Samhain figured into the adventures of mythological Celtic hero Fionn mac Cumhaill when he faced the fire-breathing underworld dweller Aillen, who would burn down the Hall of Tara every Samhain.
Samhain also figures into another Fionn mac Cumhaill legend, where the hero is sent to the Land Beneath the Wave. As well as taking place on Samhain, it features descriptions of the hero’s holiday gatherings.
Neither new holiday did away with the pagan aspects of the celebration. October 31 became known as All Hallows Eve, or Halloween, and contained much of the traditional pagan practices before being adopted in 19th-century America through Irish immigrants bringing their traditions across the ocean.
Trick-or-treating is said to have been derived from ancient Irish and Scottish practices in the nights leading up to Samhain. In Ireland, mumming was the practice of putting on costumes, going door-to-door and singing songs to the dead. Cakes were given as payment.
Halloween pranks also have a tradition in Samhain, though in the ancient celebration, tricks were typically blamed on fairies.
Originally posted on History.com
Exploring the cultural and spiritual practices of death and dying with the authors of a new book 'The Tibetan Book of the Dead for Beginners'
Our fear of dying can sometimes lead to a fear of living the best versions of ourselves.
Interview of Matthew Fox by Andrew Harvey regarding the new book, "Essential Writings on Creation Spirituality"
Do you think peace requires an end to war? Or tigers eating only vegetables?
We look back at a selection of talks of Peter's from SAND conferences and host a discussion about his history with science and spirituality
A wide ranging discussion with interdependent spiritual mystic master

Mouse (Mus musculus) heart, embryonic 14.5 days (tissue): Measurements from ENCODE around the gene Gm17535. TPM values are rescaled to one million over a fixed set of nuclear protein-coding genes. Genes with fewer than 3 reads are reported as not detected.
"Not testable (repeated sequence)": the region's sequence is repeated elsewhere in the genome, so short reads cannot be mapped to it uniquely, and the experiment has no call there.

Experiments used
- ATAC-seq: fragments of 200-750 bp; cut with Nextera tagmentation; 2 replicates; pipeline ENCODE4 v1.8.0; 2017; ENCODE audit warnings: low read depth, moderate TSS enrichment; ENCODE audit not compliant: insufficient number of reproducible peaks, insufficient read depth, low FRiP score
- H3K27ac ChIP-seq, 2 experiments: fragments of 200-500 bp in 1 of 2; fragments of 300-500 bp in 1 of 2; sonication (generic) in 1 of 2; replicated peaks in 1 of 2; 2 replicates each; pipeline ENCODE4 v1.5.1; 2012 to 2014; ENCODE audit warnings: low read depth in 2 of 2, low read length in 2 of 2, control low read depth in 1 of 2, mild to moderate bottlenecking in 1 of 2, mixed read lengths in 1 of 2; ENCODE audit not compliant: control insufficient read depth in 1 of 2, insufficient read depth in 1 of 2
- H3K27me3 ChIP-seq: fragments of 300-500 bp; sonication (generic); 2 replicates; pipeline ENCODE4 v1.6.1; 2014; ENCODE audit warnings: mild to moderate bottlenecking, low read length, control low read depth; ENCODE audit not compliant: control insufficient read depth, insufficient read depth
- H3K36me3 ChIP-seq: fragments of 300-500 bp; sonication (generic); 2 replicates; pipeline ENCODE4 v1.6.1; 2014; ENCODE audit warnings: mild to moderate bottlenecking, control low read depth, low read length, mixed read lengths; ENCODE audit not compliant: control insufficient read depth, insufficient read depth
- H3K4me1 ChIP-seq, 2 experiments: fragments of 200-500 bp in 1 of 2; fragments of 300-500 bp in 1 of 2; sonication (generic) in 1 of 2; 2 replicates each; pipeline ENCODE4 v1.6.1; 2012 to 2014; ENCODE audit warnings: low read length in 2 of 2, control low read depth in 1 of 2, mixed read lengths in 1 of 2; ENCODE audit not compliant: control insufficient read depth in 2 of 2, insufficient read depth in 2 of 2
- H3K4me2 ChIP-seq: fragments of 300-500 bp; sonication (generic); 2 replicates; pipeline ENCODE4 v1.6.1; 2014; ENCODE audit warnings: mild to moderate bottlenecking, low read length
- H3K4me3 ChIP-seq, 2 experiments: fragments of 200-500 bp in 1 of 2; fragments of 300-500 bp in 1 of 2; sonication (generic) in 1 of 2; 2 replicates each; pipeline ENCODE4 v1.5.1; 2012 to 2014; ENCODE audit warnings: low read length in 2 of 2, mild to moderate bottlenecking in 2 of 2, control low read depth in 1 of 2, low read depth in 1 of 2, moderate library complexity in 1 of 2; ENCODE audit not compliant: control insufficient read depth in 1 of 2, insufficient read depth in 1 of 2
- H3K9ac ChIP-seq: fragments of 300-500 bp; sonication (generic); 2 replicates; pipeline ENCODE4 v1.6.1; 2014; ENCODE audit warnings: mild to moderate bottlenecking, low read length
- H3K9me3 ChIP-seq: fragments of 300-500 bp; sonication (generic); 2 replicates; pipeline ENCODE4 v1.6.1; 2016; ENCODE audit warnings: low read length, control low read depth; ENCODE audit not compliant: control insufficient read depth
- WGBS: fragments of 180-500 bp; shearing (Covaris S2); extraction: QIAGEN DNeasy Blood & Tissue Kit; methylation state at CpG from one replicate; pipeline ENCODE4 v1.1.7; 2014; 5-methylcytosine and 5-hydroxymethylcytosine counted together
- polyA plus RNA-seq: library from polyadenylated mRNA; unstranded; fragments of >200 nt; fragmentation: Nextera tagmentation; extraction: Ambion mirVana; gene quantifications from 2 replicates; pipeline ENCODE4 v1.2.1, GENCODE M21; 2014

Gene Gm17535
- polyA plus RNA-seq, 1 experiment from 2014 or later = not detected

A conversation with Joan on the simplicity and depth of awareness of being
...As you walk back by the little farmhouses, the meadows, and the railway line, you will see that yesterday has come to an end: life begins where thought ends...
An in-depth conversation at the heart of Nonduality with a disciple of Nisargadatta Maharaj
An hour long conversation with mystical nondual teacher at the nexus of compassion and the infinite
A conversation on Rumi, Sufism, and the deep mysteries of being
from The Wisdom of Islam: An Introduction to the Living Experience of Islamic Belief and Practice
In episode 4 of our Podcast we explore the traditional Tibetan Buddhist beliefs of death and dying
A conversation with photographer and explorer of sacred sites for the past 40 years.
"I will take two pens to write this. One can dip into the ink of understanding. Under the reign of the sun..."
An enlightening conversation with the creative mind behind Sati-AI, a unique blend of technology and ancient wisdom
In this live SAND Conference talk Mona offers some beautiful sacred wisdom from her Islamic tradition with that special Science and Nonduality flavor weaving her talk through the ancient and the modern, the light and dark in this talk.
Please enter your email and we’ll send you instructions to reset your password